The Little Stuff, Isn’t Little

Our small group has been working through the book of Mark. It’s curious, because Mark relates incidents without a lot of explanation or background. If you don’t look carefully it can seem like a collection of isolated events.

In Mark 10, Jesus wanders around Judea with His disciples. He does a few miracles, heals some folks, and blesses the children. Just an ordinary month or so in the life of God’s Son, I guess.

Then He encounters a rich man who wants to know what he must do to inherit eternal life. You can read the entire exchange in Mark 10:17-31, but Jesus offers a difficult response: “One thing you lack,” he said. “Go, sell everything you have and give to the poor, and you will have treasure in heaven. Then come, follow me.”

There’s a lot to this story. Maybe we’ll talk more about it sometime. It’s definitely NOT another source of guilt, an eleventh commandment for every rich person (that’s nearly all of us) to sell everything and give to the poor. But that’s not where I want to focus.

In verse 21, immediately before Jesus’ statement to the rich young man, Mark writes:

“Jesus looked at him and loved him.”

I’ll bet most of us read right over that statement. It’s almost a throwaway line before the big conversation, the main point, of the story.

Except, it’s not. It IS the main point. If you miss it, the rest gets misunderstood. Jesus wasn’t commanding a punishment; He was offering, in love, an opportunity to trade up to something better. I’ll leave you to ponder that if you wish.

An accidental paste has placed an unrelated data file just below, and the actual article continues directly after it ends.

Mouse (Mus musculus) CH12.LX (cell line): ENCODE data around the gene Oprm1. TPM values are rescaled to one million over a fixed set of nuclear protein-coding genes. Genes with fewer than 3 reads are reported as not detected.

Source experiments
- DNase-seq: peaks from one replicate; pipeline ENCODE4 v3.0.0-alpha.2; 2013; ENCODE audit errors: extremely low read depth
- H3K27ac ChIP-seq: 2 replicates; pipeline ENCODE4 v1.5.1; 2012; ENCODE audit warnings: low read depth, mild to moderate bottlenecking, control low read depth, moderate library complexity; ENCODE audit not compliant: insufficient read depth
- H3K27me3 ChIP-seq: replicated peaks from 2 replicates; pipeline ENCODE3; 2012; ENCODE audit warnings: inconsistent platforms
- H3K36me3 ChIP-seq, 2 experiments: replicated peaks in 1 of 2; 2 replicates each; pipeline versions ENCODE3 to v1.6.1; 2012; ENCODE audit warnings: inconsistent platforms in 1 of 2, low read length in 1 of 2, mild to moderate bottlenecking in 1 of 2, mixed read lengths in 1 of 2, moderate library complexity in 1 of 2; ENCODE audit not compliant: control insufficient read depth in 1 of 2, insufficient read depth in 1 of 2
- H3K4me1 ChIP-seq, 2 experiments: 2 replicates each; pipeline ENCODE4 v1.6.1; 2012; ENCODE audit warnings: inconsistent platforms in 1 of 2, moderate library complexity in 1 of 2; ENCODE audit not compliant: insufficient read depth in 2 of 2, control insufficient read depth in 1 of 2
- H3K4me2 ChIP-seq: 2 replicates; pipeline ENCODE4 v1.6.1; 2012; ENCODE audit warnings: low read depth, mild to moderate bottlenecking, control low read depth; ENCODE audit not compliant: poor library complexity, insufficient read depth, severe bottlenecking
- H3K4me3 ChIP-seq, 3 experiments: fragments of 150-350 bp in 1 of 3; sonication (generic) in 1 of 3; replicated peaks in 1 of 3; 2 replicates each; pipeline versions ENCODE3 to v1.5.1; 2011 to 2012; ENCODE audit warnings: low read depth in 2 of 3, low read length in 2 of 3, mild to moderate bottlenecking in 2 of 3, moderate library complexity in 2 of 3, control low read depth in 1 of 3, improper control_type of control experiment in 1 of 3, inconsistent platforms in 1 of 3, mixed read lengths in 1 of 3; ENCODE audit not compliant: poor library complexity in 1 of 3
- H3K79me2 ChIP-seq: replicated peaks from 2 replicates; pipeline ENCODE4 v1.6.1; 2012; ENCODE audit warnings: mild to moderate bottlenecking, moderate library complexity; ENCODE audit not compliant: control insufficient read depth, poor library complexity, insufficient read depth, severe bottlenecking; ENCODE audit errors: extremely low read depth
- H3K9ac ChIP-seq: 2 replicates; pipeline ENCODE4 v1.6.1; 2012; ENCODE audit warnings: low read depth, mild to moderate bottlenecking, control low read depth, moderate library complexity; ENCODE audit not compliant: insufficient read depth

I’ve noticed a pattern in my thinking. Someone tells me their story, and I get really excited for them. I buy in, I want to see them move forward and succeed. I want to help…good thing so far, right?

But then a funny thing happens. I begin creating all kinds of expectations. I put the person on a pedestal because he’s got this great story and I see all the cool possibilities. In my mind, you’d think he’s about to do water-to-wine and leap semi-tall buildings in a single bound. Even worse, that’s what I expect.

Of course she can’t, and doesn’t even want to. Those were never part of her goals. But suddenly I’m disappointed because my nutty, self-created expectations weren’t met.

“Jesus looked at him and loved him.”

Jesus saw the man’s heart, and loved him as he was, right where he was.

I need to learn from His example. I need to love the person without expectations or categories, without wondering how I can change or make him better.

When I truly listen to someone’s story, take the time to live with the dream and understand it, I might hear the heart behind it.

When someone tells me their story, they don’t need a Savior. That job’s filled.

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Copyright 2008-2012 by Rich Dixon, All Rights Reserved. Used by permission.

Rich is an author and speaker. He is the author of:

Relentless Grace: God’s Invitation To Give Hope Another Chance. Visit his web site

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